October 20, 2010

a small point that makes a big difference

At least to me it does.

As I read through commentaries, blogposts, and people's random thoughts, I'm struck by the various ways the Pharisee's posture gets interpreted. The NRSV translates it this way, "The Pharisee, standing by himself, was praying thus..." The NIV says, "The Pharisee stood up and prayed about himself..." The TNIV changes this, "The Pharisee stood by himself and prayed..." And the CEV, my favorite these days, reads, "The Pharisee stood over by himself and prayed," with an interesting note "Some manuscripts have 'stood up and prayed to himself.'"

I am not a Greek scholar, but the way I read pros in Luke 18.11 it seems to me that the Pharisee stood at his usual spot (The Pharisees had a typical spot in the Temple) and prayed to himself.

This may or may not be a big deal to you, but it is to me. It is a huge deal when compared with some who argue that he stood up and "prayed loudly about himself."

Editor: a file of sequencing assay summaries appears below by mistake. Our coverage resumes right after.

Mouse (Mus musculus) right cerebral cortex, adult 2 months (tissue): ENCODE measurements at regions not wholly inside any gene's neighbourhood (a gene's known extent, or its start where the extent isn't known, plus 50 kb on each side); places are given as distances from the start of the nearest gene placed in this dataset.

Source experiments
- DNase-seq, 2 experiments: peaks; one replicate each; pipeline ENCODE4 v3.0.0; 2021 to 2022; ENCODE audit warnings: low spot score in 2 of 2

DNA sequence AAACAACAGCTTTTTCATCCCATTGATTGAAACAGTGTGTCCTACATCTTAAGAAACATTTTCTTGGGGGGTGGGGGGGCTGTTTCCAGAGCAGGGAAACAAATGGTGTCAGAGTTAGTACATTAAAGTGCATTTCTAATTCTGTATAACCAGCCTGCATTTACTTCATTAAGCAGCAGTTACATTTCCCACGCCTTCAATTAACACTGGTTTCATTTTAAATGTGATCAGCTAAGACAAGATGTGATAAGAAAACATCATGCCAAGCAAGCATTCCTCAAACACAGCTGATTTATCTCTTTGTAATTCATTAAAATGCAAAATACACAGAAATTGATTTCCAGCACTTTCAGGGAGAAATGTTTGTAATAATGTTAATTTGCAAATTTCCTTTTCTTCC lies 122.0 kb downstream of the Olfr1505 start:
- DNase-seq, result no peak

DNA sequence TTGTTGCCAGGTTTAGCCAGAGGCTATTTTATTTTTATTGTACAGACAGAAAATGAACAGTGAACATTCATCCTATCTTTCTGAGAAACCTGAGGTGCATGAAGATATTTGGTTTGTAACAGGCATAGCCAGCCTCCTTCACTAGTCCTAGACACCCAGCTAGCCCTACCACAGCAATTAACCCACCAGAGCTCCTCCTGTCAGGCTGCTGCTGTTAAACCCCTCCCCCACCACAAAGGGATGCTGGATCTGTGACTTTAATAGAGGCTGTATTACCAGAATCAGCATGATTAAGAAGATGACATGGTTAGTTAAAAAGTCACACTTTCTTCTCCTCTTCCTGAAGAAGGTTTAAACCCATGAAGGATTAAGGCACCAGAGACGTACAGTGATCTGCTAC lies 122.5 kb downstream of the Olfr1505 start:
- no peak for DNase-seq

If the Pharisee stood up and yelled out, "God, I thank you that I'm not like these other people..." I get mad. It is an affront to my western sensibilities to be so open in one's criticism of those around him. I have a visceral reaction to the Pharisee in this scenario.

If, instead, the Pharisee stood up and prayed to himself, "God, I thank you that I'm not like these other people..." I don't get mad. Sure, my western sensibilities still say it is still a crummy prayer, but he's not flaunting it in the face of those around him. He's having a private conversation between him and God. And, as scholars seem to agree, he's praying a prayer that was as common in his time as "Now I lay me down to sleep..." is to our ears.

So, it is a small point; one that scholars have fun arguing about, but it seems to make a big difference to me in how I am able to hear this story.

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